Democrats win Senate vote on Iraq withdrawal date

Senate Democrats Tuesday afternoon won a key vote that clears the way for setting a date by which most U.S. troops would be required to leave Iraq.

Democrats defeated by a vote of 50-48 the Republican effort to strip language from the $122 billion-dollar Iraq supplemental spending bill that would require most combat soldiers to leave Iraq within a year.

Republican Sens. Chuck HagelChuck HagelPentagon withholding nuclear weapons inspection results: report Lobbying World The US just attacked Syria. So where's Congress? MORE (Neb.) and Gordon Smith (Ore.) voted with the Democrats. Sen. Mark PryorMark PryorMedicaid rollback looms for GOP senators in 2020 Cotton pitches anti-Democrat message to SC delegation Ex-Sen. Kay Hagan joins lobby firm MORE (D-Ark.) voted against the timetable, as did Sen. Joe Lieberman (Conn.) an Independent who caucuses with Democrats.

The victory likely will be symbolic because the White House has announced that President Bush will veto the legislation.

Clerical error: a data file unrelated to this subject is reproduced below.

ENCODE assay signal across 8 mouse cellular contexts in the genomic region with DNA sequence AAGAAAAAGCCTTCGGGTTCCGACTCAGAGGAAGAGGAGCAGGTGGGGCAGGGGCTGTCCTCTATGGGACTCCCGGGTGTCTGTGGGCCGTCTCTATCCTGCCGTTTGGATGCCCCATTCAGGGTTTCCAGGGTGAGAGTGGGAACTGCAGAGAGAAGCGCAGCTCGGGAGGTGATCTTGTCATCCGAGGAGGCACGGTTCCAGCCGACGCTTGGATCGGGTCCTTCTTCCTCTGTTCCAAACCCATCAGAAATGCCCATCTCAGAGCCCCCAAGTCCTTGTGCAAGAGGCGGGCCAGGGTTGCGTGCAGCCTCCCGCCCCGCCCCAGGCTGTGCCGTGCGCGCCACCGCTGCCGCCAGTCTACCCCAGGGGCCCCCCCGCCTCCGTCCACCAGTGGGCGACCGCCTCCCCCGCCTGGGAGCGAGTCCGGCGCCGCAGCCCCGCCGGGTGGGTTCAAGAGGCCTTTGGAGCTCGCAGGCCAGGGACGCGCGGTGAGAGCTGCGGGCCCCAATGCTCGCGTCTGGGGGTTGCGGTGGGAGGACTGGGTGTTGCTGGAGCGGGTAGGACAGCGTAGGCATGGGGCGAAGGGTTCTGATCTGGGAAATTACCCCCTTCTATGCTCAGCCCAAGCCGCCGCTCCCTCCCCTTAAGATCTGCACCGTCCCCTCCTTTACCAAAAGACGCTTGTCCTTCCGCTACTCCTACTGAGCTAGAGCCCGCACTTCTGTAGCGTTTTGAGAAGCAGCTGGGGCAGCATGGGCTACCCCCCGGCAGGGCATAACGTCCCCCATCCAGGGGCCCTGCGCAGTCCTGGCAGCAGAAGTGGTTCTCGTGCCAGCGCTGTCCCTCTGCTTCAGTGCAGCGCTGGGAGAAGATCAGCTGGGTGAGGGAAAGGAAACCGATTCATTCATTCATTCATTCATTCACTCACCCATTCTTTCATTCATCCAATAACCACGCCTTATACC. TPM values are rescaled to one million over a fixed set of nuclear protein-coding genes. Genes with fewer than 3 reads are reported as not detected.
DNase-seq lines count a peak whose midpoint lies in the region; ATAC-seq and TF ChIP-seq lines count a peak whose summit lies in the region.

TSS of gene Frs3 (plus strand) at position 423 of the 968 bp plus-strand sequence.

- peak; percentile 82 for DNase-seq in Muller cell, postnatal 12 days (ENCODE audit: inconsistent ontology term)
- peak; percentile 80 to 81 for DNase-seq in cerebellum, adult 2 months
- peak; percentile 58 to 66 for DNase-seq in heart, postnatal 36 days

Democrats were unsure if they would prevail until the end of the vote.

“We don’t know how it’s going to turn out,” Senate Majority Leader Harry ReidHarry ReidConservative Senate candidate calls on GOP to end filibuster Ex-Reid aide: McConnell's 'original sin' was casting ObamaCare as 'partisan, socialist takeover' GOP faces growing demographic nightmare in West MORE (D-Nev.) said. “We won’t know until the vote’s over.”

Reid said the legislation is “supported by the vast majority of the American people.”

But presidential hopeful Sen. John McCainJohn McCainSen. Flake's GOP challenger: McCain should resign The Hill's 12:30 Report Armed Services leaders appoint strategy panel members MORE (R-Ariz.) said the bill “should be named the State Certain for Surrender Act,” adding that “a second-year cadet at West Point will tell you if you announce to the enemy that you’re leaving, it’s a recipe for defeat.”

McCain called the provision “one of the most shameful things I’ve ever seen.”